Ms Williams also admitted inducing Sr Hurley to give her money on several occasions including the €700 cheque for a fabricated cancer illness.
She told gardaí she burned the €700 cheque as it was made payable in her partner’s name and she didn’t want him to know about it.
Sgt Godfrey outlined that Ms Williams had 113 previous convictions of which 71 were for theft offences.
He read Sr Hurley’s victim impact statement to the court in which the 87-year-old nun described how she had given Ms Williams food, clothing and money when she had called to her seeking help.
She had lost confidence in giving charity because of Ms Williams’ deception and now found it hard to trust people.
She had no doubt that genuine people in need have lost out because of this.
Defence barrister Suzanne Gorey BL said Ms Williams’ behaviour was appalling but thankfully Sr Hurley wasn’t affected from a financial point of view from the financial loss of the €2,500 her client withdrew at the Credit Union.
That loss was incurred by the Credit Union as it was withdrawn before the cheque was cleared.
The barrister pointed out that her client fully co-operated with the garda investigation and made full and frank admissions to the offences.
The barrister explained that her client was under severe pressure at the time she committed these offences.
She was addicted to Xanax and had a drugs debt hanging over her for eight months.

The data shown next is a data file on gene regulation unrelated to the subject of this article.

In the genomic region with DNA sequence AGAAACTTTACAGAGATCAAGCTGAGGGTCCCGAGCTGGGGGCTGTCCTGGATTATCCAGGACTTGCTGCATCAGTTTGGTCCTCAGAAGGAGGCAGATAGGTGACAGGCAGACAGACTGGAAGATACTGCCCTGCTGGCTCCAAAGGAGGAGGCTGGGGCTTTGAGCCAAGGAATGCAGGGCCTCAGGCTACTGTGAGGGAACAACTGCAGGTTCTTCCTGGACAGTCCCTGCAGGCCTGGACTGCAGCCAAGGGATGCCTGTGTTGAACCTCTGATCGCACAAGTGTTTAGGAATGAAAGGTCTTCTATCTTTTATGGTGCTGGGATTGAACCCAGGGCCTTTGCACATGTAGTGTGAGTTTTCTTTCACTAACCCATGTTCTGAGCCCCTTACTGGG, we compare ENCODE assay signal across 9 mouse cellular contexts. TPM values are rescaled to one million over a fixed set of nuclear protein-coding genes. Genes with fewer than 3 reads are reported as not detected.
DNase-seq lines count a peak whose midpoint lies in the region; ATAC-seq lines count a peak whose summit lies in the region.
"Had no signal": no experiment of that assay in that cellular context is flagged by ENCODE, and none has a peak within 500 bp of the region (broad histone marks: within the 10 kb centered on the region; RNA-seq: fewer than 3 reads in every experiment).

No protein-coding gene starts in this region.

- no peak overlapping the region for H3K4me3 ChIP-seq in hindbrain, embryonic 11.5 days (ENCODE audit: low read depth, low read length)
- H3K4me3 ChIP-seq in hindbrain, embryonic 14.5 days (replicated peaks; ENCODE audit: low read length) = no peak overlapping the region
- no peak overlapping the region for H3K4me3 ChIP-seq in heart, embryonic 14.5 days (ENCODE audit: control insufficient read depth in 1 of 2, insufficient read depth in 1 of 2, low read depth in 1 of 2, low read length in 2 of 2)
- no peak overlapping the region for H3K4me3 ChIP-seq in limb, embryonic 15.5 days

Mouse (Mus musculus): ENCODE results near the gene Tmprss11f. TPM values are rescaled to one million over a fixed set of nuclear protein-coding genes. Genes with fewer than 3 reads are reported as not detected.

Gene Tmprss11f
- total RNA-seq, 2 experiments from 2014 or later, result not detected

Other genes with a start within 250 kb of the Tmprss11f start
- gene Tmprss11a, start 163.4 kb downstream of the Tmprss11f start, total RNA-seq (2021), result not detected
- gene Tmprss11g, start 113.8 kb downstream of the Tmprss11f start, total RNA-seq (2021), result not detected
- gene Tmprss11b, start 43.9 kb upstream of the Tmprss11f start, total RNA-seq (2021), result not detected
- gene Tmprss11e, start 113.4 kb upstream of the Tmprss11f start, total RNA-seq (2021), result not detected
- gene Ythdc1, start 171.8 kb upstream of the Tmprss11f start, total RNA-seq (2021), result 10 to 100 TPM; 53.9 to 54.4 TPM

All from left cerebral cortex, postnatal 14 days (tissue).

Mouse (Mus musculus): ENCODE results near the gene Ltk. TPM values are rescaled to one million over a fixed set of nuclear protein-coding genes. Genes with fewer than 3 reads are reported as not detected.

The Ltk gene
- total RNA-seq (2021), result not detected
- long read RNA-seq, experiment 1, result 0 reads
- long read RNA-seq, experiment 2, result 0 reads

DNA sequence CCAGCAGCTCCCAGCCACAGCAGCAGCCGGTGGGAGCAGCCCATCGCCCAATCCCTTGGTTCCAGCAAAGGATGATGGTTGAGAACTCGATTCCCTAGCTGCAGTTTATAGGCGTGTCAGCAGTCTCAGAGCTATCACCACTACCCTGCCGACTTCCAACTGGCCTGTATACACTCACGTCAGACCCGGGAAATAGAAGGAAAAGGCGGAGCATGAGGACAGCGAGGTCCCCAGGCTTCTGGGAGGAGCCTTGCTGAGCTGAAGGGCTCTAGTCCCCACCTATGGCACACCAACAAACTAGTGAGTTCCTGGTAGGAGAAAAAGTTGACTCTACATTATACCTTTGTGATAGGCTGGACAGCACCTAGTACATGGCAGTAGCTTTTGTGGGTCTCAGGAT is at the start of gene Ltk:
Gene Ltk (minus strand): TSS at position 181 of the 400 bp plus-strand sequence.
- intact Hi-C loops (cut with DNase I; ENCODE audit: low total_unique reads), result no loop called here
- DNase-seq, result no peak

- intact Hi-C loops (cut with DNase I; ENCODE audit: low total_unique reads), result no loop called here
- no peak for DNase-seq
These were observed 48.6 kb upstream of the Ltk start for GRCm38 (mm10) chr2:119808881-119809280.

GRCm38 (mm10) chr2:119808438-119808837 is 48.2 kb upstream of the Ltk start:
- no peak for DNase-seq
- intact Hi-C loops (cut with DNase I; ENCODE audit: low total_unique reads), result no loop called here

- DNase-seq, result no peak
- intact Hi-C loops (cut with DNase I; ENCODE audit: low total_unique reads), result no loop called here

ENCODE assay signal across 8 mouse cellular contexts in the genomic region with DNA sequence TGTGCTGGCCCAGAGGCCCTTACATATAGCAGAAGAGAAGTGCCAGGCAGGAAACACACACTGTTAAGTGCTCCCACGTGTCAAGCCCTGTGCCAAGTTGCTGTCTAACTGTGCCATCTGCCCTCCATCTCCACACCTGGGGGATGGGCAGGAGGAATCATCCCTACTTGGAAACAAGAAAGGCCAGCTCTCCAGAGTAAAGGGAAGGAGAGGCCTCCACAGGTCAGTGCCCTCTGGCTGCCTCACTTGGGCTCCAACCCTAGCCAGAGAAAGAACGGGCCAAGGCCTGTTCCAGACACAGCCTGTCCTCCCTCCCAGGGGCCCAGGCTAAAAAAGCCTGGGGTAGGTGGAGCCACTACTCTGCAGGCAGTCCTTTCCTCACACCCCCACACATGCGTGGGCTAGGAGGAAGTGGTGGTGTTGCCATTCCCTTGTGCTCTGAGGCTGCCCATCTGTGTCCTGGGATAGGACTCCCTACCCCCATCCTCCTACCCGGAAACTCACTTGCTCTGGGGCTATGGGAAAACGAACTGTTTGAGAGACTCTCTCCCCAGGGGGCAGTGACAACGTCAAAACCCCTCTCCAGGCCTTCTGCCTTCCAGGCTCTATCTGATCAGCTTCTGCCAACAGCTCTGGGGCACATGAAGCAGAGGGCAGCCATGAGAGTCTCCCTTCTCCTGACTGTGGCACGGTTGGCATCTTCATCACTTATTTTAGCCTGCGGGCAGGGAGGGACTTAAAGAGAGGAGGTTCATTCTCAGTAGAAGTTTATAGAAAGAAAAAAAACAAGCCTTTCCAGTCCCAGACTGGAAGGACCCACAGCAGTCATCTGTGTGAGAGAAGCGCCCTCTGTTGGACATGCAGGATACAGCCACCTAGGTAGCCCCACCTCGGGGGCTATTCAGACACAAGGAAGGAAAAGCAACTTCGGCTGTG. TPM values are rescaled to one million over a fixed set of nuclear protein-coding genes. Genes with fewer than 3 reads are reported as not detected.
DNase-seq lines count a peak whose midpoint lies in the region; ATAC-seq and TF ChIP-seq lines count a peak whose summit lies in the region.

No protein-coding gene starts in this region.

She had wanted the money to pay off this debt.
She was too afraid to name the individuals she owed this drug debt to and indicated to gardaí when they were interviewing her that her partner had known nothing about her offending or the debt.
While being interviewed by gardaí, her client apologised to Sr Frances Hurley and the Credit Union.
She said: “I am sorry, I am more than sorry for doing it. I was in so much debt.”
Her client described Sr Hurley as a “lovely woman” and said she hadn’t known she was a nun.
She had just gone around knocking on doors.
Ms Gorey added that her client wrote a letter of apology where she described how she was extremely sorry and felt so ashamed.
She knew her actions hurt Sr Hurley deeply. She had taken advantage of her and hoped she would forgive her.
The barrister outlined that Ms Williams was free of drugs since May last year.
She was addicted to prescription medication for some time prior to that.
She was involved in a car accident a long number of years ago and was prescribed medication for anxiety.
This is when her drug abuse problem started.
Her life also took a downward spiral following the death of a cousin. She took Xanax tablets to deal with the Post Traumatic Stress Disorder that arose from the circumstances of that death.
She had a long history of mental health problems including self harm.
Ms Gorey pointed out that Ms Williams has been engaging with the Ana Liffey Drug Project and Merchants Quay Drugs Treatment service.
She was currently waiting to see a psychologist to deal further with her addiction issues and PTSD.
Ms Gorey appealed to the court to impose a suspended sentence on Ms Williams in view of her efforts to overcome her drug addiction.
“She is adamant that if given a chance, she won’t come before the court again now she is dealing with her addiction issues.
After hearing all the evidence, Judge Eoin Garavan described the offences committed by Ms Williams as “heinous” and “appalling” but he wanted more information before finalising the sentence.
He remanded Ms Williams in custody and adjourned the case to Clonmel Circuit Court on March 9 to set a date for the final sentencing and directed that medical and probation service reports be prepared on the defendant for the sentencing date and that she undergo a urine analysis test.